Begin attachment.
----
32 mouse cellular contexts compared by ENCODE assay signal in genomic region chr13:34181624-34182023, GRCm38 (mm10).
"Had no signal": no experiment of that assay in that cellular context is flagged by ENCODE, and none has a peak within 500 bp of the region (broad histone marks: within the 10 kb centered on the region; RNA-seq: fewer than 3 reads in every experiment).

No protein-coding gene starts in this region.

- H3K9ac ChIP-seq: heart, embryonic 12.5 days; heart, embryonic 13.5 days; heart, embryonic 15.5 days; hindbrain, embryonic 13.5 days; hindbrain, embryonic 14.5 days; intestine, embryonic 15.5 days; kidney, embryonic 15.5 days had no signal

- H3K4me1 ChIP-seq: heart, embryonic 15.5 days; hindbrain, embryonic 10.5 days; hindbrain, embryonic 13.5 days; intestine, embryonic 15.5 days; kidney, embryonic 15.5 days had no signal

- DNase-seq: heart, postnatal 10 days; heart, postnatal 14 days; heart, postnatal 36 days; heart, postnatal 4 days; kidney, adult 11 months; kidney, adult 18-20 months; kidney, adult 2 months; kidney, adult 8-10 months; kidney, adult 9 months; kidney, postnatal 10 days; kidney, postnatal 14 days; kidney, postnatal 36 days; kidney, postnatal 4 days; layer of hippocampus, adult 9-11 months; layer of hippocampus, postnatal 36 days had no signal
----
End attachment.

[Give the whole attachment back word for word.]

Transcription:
32 mouse cellular contexts compared by ENCODE assay signal in genomic region chr13:34181624-34182023, GRCm38 (mm10).
"Had no signal": no experiment of that assay in that cellular context is flagged by ENCODE, and none has a peak within 500 bp of the region (broad histone marks: within the 10 kb centered on the region; RNA-seq: fewer than 3 reads in every experiment).

No protein-coding gene starts in this region.

- H3K9ac ChIP-seq: heart, embryonic 12.5 days; heart, embryonic 13.5 days; heart, embryonic 15.5 days; hindbrain, embryonic 13.5 days; hindbrain, embryonic 14.5 days; intestine, embryonic 15.5 days; kidney, embryonic 15.5 days had no signal

- H3K4me1 ChIP-seq: heart, embryonic 15.5 days; hindbrain, embryonic 10.5 days; hindbrain, embryonic 13.5 days; intestine, embryonic 15.5 days; kidney, embryonic 15.5 days had no signal

- DNase-seq: heart, postnatal 10 days; heart, postnatal 14 days; heart, postnatal 36 days; heart, postnatal 4 days; kidney, adult 11 months; kidney, adult 18-20 months; kidney, adult 2 months; kidney, adult 8-10 months; kidney, adult 9 months; kidney, postnatal 10 days; kidney, postnatal 14 days; kidney, postnatal 36 days; kidney, postnatal 4 days; layer of hippocampus, adult 9-11 months; layer of hippocampus, postnatal 36 days had no signal